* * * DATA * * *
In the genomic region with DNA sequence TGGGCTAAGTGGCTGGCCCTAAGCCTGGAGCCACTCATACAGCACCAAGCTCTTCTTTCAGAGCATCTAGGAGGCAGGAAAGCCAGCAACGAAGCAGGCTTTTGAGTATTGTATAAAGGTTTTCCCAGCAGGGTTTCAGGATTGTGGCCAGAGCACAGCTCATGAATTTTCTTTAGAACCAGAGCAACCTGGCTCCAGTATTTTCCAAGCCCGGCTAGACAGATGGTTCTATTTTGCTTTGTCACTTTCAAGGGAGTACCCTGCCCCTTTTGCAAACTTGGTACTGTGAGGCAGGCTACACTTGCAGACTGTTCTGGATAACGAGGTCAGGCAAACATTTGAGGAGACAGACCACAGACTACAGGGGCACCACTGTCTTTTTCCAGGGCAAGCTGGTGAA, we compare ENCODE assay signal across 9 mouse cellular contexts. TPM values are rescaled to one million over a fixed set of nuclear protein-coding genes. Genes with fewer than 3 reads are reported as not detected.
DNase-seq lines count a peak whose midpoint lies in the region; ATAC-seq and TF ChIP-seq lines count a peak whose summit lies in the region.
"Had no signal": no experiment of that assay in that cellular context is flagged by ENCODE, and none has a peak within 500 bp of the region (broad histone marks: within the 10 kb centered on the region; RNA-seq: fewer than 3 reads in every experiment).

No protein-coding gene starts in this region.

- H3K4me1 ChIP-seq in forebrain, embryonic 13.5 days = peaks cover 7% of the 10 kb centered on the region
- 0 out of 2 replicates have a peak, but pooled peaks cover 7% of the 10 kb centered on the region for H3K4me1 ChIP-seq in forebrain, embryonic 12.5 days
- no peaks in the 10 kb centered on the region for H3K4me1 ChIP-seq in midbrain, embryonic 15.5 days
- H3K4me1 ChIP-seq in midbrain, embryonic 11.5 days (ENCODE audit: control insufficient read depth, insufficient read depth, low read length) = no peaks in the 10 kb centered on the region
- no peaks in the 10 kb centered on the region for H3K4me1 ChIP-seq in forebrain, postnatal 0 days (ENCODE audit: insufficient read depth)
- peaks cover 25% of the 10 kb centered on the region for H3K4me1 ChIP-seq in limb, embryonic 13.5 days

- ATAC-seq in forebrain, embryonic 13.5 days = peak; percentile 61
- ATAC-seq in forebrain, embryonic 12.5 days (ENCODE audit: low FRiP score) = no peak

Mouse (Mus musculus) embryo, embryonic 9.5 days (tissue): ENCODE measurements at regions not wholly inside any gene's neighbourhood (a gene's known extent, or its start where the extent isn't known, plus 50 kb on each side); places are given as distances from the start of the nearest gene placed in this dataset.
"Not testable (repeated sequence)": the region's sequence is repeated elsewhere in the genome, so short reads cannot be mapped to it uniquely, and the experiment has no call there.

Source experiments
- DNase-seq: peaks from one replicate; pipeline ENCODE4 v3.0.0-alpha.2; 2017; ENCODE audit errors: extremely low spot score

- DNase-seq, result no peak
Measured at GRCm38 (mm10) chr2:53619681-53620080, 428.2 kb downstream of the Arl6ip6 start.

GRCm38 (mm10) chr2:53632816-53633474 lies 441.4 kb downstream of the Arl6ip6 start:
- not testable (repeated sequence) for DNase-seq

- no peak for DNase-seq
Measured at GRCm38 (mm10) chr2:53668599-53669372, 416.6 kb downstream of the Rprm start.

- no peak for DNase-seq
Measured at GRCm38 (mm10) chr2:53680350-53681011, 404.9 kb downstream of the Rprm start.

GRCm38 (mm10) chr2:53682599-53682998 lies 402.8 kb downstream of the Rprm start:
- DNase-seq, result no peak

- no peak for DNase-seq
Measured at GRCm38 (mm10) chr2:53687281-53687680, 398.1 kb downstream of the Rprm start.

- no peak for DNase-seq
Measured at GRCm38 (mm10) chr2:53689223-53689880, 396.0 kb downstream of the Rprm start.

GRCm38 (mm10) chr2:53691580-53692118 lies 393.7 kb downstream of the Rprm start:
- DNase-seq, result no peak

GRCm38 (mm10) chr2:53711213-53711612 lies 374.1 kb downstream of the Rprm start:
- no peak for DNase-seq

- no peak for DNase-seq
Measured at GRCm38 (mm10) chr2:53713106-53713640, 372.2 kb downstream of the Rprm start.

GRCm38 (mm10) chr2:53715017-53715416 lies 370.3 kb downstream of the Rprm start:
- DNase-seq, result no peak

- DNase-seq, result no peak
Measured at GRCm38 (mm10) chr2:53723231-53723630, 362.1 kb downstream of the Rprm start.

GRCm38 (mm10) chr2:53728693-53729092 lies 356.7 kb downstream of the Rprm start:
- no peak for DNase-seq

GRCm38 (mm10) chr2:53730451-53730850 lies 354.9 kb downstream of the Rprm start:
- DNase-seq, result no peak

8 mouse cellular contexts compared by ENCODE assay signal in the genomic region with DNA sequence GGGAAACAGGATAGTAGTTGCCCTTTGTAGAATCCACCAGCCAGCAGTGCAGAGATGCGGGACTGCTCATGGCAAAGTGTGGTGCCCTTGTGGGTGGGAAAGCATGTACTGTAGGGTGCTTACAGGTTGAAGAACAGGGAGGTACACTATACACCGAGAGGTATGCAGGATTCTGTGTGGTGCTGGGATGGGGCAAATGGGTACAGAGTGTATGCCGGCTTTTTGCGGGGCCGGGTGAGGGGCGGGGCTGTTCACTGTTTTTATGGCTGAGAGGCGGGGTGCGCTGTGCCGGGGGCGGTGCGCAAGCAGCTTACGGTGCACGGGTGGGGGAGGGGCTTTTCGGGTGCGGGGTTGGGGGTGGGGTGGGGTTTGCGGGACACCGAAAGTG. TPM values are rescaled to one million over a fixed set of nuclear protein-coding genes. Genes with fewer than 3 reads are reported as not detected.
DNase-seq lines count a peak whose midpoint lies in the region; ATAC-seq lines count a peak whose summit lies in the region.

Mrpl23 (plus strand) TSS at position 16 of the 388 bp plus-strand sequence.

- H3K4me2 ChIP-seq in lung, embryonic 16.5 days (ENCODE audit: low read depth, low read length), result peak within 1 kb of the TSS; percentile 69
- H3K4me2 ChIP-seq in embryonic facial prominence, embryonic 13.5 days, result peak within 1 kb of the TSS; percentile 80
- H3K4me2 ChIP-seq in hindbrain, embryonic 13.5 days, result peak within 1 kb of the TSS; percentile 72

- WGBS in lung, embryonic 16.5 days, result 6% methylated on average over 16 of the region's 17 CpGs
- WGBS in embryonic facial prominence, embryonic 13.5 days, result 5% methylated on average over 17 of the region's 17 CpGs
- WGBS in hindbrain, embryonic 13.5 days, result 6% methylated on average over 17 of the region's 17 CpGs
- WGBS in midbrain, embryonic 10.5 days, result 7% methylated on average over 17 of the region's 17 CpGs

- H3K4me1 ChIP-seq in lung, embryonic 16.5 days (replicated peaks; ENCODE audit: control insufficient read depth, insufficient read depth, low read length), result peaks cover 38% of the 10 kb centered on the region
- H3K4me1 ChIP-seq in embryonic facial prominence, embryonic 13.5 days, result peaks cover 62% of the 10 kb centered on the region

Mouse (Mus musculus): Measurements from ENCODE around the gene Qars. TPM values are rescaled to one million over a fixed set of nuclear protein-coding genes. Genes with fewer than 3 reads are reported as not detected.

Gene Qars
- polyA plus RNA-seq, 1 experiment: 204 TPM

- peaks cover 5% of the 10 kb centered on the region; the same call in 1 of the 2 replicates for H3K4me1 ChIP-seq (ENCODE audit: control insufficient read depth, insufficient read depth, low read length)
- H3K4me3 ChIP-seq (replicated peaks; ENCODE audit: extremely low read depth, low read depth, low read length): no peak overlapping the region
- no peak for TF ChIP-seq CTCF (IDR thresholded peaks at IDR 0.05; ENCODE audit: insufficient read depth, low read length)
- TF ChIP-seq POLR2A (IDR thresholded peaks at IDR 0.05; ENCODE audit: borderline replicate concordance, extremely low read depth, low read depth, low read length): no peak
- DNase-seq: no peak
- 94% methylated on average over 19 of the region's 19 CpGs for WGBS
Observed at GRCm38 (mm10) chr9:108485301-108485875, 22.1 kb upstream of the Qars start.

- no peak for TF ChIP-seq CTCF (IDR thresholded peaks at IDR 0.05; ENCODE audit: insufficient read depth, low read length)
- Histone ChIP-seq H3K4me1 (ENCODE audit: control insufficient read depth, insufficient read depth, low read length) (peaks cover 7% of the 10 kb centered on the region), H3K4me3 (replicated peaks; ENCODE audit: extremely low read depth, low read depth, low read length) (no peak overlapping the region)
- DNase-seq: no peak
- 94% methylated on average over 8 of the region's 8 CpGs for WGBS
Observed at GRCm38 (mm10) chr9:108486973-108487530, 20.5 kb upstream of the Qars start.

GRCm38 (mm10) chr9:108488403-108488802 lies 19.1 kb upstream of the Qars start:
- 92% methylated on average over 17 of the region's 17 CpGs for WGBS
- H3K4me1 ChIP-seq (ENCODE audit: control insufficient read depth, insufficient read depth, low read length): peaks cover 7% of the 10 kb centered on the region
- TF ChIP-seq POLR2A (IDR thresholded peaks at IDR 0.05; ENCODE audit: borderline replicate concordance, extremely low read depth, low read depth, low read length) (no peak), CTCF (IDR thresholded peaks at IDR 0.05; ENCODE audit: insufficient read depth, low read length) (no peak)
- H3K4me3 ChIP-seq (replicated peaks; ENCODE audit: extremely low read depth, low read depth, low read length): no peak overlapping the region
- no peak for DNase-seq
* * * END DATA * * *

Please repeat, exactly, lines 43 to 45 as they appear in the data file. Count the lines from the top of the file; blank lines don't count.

GRCm38 (mm10) chr2:53730451-53730850 lies 354.9 kb downstream of the Rprm start:
- DNase-seq, result no peak

8 mouse cellular contexts compared by ENCODE assay signal in the genomic region with DNA sequence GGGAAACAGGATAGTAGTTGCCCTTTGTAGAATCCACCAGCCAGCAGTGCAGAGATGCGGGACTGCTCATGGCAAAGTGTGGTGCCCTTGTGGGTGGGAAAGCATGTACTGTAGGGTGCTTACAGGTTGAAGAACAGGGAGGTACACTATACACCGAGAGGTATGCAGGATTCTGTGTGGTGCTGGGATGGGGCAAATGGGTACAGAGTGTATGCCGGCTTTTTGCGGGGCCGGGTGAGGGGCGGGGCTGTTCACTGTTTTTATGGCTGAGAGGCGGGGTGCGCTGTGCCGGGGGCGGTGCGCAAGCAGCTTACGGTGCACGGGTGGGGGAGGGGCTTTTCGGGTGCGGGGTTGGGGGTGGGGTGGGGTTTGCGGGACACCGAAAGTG. TPM values are rescaled to one million over a fixed set of nuclear protein-coding genes. Genes with fewer than 3 reads are reported as not detected.